Latin rockLatin rock is a term to describe a music subgenre consisting in melting traditional sounds and elements of Latin American and Caribbean folk with rock music. However, it is widely used in the English-language media to refer any kind of rock music featuring Spanish or Portuguese vocals. This fact led to controversy about the scope of the terminology.
Latin rock should not be confused with "rock music from Latin America" or rock en español. It's also closely related to the Latin alternative scene (which combines Latin elements with alternative rock, pop, electronic music, indie or hip hop among others) a term often used to refer the same phenomenon.
Origins (1950s–1960s)Rock and roll music of the 1950s originated from a variety of sources including rhythm and blues, blues, gospel, country and western, bluegrass, western swing, and Tin Pan Alley pop music. Also, there was some influence of the traditional Latin music on it. Caribbean rhythms like calypso were used in surf music; and there were some rock and roll songs based on cha-cha-chá or mambo.
Latin rock (term not yet created) was born in the United States during the late 1950s. In 1958 an adaptation of a Mexican folk song called "La bamba" by the Chicano rock artist Ritchie Valens. That same year, instrumental rock band The Champs released "Tequila", that incorporates clear Latin sounds (composed by chicano Danny Flores).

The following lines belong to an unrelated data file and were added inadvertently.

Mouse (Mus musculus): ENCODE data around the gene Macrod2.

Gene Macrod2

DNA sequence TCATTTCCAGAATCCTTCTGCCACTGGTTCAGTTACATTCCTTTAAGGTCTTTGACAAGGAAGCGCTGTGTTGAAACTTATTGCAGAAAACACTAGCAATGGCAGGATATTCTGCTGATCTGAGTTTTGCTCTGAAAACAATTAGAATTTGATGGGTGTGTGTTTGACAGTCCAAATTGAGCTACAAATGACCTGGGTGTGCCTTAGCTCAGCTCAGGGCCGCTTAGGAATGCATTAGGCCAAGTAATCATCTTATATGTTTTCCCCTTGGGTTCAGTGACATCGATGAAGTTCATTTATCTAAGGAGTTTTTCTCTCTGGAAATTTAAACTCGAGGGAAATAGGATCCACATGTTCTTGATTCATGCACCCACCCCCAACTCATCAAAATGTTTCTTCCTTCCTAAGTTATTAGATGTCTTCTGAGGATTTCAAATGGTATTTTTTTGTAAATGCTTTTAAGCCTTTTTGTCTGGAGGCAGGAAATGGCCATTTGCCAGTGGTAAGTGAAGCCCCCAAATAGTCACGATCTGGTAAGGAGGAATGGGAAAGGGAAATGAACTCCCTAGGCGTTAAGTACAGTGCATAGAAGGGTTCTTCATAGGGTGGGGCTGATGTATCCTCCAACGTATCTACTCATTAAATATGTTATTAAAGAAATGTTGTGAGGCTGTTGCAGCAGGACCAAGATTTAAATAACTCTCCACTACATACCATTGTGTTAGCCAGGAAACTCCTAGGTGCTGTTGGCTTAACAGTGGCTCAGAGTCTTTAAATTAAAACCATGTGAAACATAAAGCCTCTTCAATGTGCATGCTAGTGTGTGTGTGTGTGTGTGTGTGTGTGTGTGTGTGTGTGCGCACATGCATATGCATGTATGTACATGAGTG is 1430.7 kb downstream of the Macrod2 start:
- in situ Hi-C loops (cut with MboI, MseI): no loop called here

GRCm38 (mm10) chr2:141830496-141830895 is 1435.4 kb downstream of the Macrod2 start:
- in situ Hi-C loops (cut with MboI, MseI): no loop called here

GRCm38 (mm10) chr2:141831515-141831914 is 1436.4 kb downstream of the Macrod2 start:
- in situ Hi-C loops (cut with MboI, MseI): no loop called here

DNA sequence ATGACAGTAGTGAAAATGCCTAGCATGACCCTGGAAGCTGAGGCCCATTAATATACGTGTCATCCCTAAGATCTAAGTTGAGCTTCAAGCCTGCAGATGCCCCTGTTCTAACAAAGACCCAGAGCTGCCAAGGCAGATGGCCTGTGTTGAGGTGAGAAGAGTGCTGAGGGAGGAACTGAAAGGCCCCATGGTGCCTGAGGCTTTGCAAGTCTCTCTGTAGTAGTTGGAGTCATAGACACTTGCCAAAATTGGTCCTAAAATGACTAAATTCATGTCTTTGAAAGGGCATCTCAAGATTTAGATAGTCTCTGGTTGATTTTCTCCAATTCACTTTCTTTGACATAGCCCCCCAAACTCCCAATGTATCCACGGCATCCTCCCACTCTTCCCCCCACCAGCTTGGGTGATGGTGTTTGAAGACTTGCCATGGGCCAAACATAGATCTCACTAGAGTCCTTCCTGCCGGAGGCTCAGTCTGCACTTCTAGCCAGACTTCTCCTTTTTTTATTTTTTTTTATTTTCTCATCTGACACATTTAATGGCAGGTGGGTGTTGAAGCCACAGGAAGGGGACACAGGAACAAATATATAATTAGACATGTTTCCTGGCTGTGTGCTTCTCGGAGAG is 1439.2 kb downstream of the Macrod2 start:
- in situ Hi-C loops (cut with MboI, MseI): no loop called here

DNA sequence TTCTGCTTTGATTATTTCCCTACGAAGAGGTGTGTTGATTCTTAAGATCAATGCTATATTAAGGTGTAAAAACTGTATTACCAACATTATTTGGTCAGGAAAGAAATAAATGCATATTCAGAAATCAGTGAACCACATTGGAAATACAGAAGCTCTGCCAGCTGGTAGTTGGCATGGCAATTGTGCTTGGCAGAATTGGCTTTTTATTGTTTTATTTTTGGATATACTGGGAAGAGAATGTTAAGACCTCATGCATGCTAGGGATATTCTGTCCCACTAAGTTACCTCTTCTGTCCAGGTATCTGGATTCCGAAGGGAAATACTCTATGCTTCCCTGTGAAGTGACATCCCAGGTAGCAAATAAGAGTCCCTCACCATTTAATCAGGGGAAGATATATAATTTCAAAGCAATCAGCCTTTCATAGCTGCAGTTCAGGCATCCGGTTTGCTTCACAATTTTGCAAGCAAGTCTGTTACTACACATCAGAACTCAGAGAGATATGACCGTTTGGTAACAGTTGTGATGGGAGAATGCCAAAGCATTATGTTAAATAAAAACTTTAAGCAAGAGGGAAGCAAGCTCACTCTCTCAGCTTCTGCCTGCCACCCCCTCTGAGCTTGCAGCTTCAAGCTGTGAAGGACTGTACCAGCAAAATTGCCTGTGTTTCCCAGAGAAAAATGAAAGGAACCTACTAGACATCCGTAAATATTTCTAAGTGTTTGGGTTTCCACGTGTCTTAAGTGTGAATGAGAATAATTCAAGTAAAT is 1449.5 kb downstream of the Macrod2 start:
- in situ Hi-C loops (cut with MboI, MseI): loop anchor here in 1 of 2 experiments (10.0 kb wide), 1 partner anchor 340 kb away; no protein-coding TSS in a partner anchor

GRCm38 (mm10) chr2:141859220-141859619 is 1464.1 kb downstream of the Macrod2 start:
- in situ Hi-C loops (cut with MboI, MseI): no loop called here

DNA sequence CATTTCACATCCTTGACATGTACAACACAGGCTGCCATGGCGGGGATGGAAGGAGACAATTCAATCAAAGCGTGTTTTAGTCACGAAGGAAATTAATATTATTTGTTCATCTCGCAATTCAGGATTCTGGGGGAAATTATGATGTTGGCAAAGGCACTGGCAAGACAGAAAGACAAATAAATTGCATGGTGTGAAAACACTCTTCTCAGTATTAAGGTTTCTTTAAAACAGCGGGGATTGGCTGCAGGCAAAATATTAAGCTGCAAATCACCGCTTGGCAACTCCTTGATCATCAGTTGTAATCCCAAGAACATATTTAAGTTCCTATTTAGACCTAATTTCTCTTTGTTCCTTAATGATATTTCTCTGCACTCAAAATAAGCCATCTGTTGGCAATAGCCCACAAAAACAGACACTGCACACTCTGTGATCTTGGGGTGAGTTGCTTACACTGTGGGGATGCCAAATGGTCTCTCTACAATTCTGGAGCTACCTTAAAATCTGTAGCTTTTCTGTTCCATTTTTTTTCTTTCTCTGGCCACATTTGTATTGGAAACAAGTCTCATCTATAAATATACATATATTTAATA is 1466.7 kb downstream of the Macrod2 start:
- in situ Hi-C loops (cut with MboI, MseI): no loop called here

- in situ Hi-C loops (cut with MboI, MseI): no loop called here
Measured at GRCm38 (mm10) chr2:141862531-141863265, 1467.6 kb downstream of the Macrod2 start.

During the 1960s, there were more examples of rock artists like Thee Midniters, Question Mark & the Mysterians, Sam the Sham and the Pharaohs or Sir Douglas Quintet that included Latin rhythms on their compositions. Also Chicano rock became popular in California; although not all of them could be considered as early Latin rock artists since many of them lacked the Latin folk influences.
On the other hand, at some Latin American countries, Latin rock started to develop on Peru, Colombia or Argentina, but specially Brazil where Tropicália appeared at mid-1960s with the first releases of Os Mutantes, Gal Costa and Caetano Veloso from 1967 to 1970, a music movement that melt rock music with bossa nova, psychedelia and other Latin elements which has been regarded as the main root of the genre.
"Latin rock" term born (1970s)
In 1969, after the release of the debut album by Santana, Latin rock appeared in the US and other parts of the world. They treated to describe the band's music style as a fusion of Latin American and Caribbean rhythms, soul, jazz, funk, blues, psychedelia and rhythm and blues based on rock music.
Following Santana, other American bands appeared like Malo, Ocho, Mandrill, El Chicano, Eddie Palmieri's Harlem River Drive, War, Sapo and Azteca at early 1970s popularizing the genre in the USA and the rest of the world since 1970-71.
Latin American counterpart Latin rock bands appeared as it could be seen in Peru with bands like Telegraph Avenue, Traffic Sound, The Mad's, El Polen and specially Black Sugar melting rock with jazz music, Peruvian folk, progressive rock and Latin elements; in Colombia highlighted Siglo Cero, Génesis and La Columna de Fuego; in Argentina Arco Iris; and in Chile, Los Jaivas.
The genre arrived also in Europe, with the Spaniards Barrabás, Dutch Massada and African-British Osibisa.